Sometimes this transition unfolds erratically. Velma, a member of the Gen-X-era Saturday morning cartoon "Scooby Doo," recently appeared in a more multicultural cartoon reboot on HBO Max that featured a high-school shower scene and overt sexual references. It has been roundly panned. Several years ago, when "Riverdale" premiered, the attempts to push Archie, Jughead, Betty and Veronica from the sunny world of comics into the darker realm of teen drama produced uneven, sometimes jarring results.
"Star Trek" is in a whole different universe, so to speak.
Roddenberry famously framed it as a utopian future where the main characters generally avoided conflict with each other, their society wasn't motivated by greed and humanity was seen as inexorably moving forward. Purists have criticized the recent years of what they call "new Trek" as a darker, more fragmented universe.
Nonsense, say many others: Both allegory and word usage evolve with the times. After all, it was only seven decades ago that Lucille Ball (and her character) was expecting a baby on "I Love Lucy" and the word "pregnant" couldn't be uttered on national television — except, oddly, in French.
And for years before and after that, Hollywood's production code prescribed the ways morality and amorality could be depicted in film, with strict regulation of everything from sexual innuendo to whether criminals were portrayed sympathetically to whether the good guys won. Hence the term "Hollywood ending," which remains with us today in many parts of life.
All of which raises the question: Could it also be the boundaries themselves that help create memorable film and television, rather than merely the breaking of them?
"Star Trek had a certain kind of sincerity — almost like 'the 23rd century will be a family-friendly kind of thing,'" Thompson says. "The question is, what happens when your characters outlive the media industry standards? How do you accommodate the fact that you're no longer limited without completely betraying the world that you've created?"
50 famous firsts from TV history
50 famous firsts from TV history
1930: First television drama
1936: First live sports broadcast
1940: First televised religious service
1941: First televised commercial
1944: First original musical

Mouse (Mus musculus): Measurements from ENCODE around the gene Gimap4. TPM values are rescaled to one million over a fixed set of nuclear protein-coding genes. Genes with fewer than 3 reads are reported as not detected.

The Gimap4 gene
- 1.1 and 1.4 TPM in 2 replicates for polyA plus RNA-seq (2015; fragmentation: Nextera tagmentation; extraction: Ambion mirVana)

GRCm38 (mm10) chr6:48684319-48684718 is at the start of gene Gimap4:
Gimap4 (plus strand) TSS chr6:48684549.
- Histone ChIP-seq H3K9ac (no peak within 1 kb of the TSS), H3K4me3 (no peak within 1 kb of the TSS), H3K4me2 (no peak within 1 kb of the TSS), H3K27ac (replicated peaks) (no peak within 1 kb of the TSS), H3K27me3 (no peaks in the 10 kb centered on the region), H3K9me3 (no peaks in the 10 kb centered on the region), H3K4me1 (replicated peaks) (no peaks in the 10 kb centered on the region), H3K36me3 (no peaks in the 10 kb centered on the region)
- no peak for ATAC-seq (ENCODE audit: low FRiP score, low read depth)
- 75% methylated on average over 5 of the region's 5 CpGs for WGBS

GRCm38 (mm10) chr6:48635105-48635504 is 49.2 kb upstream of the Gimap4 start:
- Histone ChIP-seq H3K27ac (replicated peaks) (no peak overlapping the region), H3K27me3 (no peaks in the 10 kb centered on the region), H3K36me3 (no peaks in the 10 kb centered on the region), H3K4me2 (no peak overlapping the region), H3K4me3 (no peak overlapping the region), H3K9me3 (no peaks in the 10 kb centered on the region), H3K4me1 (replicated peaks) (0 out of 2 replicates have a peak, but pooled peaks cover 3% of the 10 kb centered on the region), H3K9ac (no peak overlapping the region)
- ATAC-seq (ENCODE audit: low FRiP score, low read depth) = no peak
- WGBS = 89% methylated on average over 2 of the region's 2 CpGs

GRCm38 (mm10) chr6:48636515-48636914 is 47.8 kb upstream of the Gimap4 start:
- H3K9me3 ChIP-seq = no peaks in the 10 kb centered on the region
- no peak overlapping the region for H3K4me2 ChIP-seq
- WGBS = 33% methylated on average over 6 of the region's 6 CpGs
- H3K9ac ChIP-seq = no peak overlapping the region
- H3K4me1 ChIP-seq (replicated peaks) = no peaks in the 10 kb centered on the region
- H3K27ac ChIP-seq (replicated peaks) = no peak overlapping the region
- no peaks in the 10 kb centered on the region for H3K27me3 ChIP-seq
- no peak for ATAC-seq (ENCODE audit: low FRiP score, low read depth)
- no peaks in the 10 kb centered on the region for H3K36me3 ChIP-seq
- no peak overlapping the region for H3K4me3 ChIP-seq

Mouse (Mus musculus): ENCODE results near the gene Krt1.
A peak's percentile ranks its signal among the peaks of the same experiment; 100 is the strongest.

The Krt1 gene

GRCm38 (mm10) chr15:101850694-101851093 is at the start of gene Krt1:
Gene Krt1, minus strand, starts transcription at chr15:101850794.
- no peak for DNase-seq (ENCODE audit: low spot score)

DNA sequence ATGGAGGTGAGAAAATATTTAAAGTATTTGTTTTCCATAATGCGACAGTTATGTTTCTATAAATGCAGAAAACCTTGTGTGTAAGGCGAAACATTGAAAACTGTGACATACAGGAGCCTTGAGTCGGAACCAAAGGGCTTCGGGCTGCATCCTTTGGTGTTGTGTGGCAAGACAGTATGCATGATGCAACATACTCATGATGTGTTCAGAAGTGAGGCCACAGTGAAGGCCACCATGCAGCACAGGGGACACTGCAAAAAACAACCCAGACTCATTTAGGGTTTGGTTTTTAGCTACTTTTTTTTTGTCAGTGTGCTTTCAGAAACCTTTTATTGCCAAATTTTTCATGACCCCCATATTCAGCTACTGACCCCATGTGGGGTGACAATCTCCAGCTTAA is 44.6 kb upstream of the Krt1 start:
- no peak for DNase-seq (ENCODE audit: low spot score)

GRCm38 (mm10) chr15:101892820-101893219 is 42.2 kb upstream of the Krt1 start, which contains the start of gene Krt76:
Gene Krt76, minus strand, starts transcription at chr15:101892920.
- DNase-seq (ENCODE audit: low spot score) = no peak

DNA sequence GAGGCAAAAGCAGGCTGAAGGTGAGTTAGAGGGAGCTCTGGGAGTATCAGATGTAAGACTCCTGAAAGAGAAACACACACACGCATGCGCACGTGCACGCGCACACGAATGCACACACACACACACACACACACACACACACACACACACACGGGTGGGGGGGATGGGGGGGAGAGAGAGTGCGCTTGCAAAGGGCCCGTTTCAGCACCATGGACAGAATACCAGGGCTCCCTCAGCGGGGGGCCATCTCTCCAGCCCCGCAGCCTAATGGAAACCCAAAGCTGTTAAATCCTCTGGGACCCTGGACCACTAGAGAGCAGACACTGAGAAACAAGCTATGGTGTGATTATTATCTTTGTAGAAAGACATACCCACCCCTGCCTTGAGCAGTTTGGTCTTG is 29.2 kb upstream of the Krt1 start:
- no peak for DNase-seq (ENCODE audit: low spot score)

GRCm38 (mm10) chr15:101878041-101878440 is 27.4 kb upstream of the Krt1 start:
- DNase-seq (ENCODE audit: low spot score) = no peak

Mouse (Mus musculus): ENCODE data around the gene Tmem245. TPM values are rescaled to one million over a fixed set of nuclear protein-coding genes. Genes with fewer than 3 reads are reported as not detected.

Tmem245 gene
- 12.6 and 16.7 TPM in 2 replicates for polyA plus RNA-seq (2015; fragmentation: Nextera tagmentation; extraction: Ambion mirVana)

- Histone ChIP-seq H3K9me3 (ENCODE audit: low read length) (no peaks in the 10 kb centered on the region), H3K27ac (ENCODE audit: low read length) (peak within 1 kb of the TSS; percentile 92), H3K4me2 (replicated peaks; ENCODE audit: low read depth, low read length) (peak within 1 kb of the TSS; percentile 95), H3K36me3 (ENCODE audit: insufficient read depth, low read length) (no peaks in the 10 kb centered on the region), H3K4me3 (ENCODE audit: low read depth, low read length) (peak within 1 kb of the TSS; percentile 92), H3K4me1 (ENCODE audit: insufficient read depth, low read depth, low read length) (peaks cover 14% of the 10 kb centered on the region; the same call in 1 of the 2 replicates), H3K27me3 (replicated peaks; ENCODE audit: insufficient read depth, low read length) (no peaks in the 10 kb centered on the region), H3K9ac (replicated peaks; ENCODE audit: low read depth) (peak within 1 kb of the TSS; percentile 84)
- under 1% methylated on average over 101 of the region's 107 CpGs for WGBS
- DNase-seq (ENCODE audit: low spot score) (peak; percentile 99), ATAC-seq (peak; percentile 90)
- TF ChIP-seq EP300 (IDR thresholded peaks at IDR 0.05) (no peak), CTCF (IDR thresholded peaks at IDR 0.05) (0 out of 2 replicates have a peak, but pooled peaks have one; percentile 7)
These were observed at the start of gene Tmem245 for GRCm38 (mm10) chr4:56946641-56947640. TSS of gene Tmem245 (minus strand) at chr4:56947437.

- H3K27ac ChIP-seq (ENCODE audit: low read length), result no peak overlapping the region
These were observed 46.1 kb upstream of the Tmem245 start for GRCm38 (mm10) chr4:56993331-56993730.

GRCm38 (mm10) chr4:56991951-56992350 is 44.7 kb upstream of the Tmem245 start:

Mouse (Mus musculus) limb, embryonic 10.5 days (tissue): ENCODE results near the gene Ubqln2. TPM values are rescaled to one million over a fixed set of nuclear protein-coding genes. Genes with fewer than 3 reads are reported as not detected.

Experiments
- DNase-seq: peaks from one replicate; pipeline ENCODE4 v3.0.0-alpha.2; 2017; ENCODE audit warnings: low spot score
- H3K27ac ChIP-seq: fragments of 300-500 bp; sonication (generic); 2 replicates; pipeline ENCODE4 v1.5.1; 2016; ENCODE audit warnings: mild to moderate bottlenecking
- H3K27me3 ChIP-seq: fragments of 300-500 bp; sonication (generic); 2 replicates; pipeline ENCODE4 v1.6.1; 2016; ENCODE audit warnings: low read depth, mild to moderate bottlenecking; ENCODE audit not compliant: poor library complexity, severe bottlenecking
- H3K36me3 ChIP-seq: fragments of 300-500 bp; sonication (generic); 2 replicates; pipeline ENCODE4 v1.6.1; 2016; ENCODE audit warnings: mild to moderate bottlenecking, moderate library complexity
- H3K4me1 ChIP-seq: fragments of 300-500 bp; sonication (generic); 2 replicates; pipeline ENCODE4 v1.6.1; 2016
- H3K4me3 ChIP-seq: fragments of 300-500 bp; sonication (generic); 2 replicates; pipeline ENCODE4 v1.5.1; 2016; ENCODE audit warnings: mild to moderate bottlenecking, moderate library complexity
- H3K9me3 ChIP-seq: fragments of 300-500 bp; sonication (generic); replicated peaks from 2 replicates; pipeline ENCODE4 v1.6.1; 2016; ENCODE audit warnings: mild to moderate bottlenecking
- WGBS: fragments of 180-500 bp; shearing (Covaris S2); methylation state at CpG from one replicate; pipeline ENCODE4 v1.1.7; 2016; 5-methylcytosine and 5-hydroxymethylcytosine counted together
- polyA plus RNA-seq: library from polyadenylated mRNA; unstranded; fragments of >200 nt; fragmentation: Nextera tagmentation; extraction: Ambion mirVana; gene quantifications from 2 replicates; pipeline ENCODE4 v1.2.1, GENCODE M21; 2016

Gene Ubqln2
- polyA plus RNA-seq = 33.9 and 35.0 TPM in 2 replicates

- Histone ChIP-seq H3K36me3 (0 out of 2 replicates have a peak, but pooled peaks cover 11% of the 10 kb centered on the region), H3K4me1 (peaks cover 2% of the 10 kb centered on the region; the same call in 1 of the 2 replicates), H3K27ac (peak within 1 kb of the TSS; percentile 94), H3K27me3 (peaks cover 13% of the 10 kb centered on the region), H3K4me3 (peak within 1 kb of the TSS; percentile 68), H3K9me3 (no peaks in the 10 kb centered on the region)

1947: First televised children's show
1947: First marriage bed
1947: First evening news show
1950: First show to use a laugh track
1950: First cartoon on TV
1951: First color TV broadcast
1951: First talk show
1951: First show filmed for a live studio audience
1952: First early morning network news show
1953: First pregnancy and birth storyline
1956: First reality TV show
1956: First music video on TV
1956: First death of a major TV character
1957: First toilet on screen
1960: First televised presidential debate
1960: First animated show for primetime
1962: First televised tour of the White House
1965: First series to star a Black actor
1966: First British TV show aired on US primetime
1967: First televised Super Bowl
1968: First interracial kiss
1971: First TV show warning
1971: First show videotaped for a live studio audience
1964: First abortion storyline
1967: First utterance of 'hell'
1971: First on-screen belly button
1972: First recurring gay character
1973: First on-screen male nudity
1973: First on-screen female nudity
1975: First TV theme to reach #1 on Billboard
1975: First condom ad
1975: First gay couple on television
1975: First satellite broadcast
1976: First F-bomb
1979: First rap/hip-hop song on TV
1987: First lingerie ad
1991: First female same-sex kiss
1991: First same-sex marriage
1993: First openly gay teenager
1997: First lesbian protagonist
1999: First scripted S-Word
2001: First male same-sex kiss
2007: First trans woman with recurring role
2017: First nonbinary television character
2018: First majority transgender and queer cast
2020: First multi-camera sitcom to film without an audience during the COVID-19 pandemic
When "I Love Lucy" star Lucille Ball became pregnant in real life, the show wrote it into the storyline. With the word "pregnancy" still too much for television, the show referred to Lucy as "expecting."